Bacterial leaf scorch (BLS) is a devastating disease of oak and other shade trees. As part of on-going surveys for the disease in several communities, it was determined that the total value for trees with BLS was $2.4 million for two communities combined. We estimate that many of these trees will be removed within the next 10-year period; thus, these communities must plan for these losses and take preventive measures to reduce future losses. Without a clear understanding of BLS of oak, however, it is difficult to devise preventive or remedial strategies that community arborists can use to delay or manage the epidemic. The biology and spread of BLS, caused by the bacterium Xylella fastidiosa, is complex and is determined in large part by the species of insects that vector the bacterium, bacterial strain, species/genetics of the host tree, and alternative hosts (plants that harbor the bacterium and may serve as a reservoir for disease). Critical to the understanding of BLS of oak is development of sensitive detection methods sufficient to detect the pathogen in shade trees, alternative host vegetation, and vectors. In addition, assessment of a) key components of the epidemic (including hosts, vectors, and the alternative host vegetation that may serve as potential reservoirs of the pathogen), b) the distribution of the disease throughout the range of susceptible shade tree hosts, and c) therapeutic options for disease management in the field is expected to contribute significantly towards managing the disease and slowing its devastating impact on the state and region.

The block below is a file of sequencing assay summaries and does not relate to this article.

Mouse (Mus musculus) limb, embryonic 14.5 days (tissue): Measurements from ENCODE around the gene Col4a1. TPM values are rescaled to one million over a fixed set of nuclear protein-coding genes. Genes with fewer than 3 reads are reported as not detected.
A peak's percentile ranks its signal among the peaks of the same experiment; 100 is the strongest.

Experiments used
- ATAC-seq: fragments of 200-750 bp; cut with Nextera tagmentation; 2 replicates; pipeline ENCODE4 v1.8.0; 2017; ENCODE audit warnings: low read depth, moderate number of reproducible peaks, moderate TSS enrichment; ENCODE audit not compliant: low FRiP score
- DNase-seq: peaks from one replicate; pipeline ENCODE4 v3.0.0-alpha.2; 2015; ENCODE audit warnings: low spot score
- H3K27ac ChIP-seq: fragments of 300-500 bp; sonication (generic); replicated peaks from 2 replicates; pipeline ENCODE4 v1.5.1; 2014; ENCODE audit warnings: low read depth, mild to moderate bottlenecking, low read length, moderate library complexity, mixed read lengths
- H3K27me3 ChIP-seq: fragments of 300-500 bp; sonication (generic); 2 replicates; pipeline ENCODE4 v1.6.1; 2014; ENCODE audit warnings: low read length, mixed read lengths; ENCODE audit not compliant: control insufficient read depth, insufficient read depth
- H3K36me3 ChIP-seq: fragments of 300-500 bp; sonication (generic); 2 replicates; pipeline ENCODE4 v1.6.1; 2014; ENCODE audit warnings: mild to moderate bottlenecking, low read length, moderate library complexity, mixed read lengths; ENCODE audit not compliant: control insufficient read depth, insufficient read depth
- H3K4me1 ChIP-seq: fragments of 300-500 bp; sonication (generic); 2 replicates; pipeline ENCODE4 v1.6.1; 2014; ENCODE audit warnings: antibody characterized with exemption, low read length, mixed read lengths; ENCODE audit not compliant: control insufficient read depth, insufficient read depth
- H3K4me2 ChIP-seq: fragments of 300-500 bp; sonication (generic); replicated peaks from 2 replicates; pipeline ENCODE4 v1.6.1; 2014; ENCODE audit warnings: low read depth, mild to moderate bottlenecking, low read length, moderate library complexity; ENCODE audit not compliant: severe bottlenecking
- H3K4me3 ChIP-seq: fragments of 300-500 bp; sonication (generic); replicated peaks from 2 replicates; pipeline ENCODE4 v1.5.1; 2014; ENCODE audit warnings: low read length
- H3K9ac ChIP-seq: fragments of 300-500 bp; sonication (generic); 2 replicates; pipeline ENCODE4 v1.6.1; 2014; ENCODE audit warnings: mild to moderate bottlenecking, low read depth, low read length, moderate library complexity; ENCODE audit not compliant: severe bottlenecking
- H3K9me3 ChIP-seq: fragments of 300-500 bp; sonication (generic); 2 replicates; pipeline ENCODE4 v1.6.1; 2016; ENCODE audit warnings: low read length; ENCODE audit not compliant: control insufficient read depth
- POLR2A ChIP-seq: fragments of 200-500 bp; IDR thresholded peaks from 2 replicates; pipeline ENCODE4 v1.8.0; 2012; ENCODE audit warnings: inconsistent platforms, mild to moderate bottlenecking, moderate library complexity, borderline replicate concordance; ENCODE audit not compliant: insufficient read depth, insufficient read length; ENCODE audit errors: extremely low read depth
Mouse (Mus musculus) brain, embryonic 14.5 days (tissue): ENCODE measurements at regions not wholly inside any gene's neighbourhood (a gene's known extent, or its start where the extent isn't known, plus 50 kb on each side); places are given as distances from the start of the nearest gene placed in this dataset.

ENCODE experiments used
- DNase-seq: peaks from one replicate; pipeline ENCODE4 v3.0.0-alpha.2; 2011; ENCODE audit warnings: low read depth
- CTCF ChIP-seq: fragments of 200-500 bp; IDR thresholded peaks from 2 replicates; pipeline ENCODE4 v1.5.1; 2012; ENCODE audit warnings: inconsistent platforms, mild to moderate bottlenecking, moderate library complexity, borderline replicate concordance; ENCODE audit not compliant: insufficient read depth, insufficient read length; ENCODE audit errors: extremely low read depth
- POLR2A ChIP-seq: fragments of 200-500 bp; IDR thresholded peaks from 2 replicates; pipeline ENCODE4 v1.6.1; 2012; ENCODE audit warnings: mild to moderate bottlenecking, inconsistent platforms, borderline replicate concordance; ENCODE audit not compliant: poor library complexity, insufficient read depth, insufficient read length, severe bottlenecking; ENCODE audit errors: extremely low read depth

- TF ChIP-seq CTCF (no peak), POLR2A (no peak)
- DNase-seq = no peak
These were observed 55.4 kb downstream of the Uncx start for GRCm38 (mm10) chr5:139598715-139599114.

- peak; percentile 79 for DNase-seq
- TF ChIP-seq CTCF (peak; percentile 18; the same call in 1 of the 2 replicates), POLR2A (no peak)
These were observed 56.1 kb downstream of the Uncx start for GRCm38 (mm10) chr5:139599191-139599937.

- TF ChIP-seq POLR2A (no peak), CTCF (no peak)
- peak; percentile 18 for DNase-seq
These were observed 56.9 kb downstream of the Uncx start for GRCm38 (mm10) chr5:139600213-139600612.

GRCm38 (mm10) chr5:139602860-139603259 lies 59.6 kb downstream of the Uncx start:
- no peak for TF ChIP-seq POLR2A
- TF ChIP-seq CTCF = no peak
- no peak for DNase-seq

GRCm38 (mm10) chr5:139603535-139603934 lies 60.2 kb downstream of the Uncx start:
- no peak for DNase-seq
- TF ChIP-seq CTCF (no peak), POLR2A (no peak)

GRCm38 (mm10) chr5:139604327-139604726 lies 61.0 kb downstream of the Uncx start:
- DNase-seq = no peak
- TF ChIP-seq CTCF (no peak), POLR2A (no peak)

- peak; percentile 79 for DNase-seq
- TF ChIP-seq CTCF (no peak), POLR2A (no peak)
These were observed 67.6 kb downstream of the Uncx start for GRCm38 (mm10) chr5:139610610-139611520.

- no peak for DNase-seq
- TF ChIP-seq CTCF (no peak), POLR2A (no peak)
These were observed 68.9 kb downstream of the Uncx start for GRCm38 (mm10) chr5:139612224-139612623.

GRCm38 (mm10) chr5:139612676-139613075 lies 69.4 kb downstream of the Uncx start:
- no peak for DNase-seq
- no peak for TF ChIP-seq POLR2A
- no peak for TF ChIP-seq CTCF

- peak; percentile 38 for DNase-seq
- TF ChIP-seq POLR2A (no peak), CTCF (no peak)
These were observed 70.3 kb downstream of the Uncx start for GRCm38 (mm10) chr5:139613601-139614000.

|Effective start/end date||7/1/10 → 6/30/15|
- National Institute of Food and Agriculture (National Institute of Food and Agriculture (NIFA))
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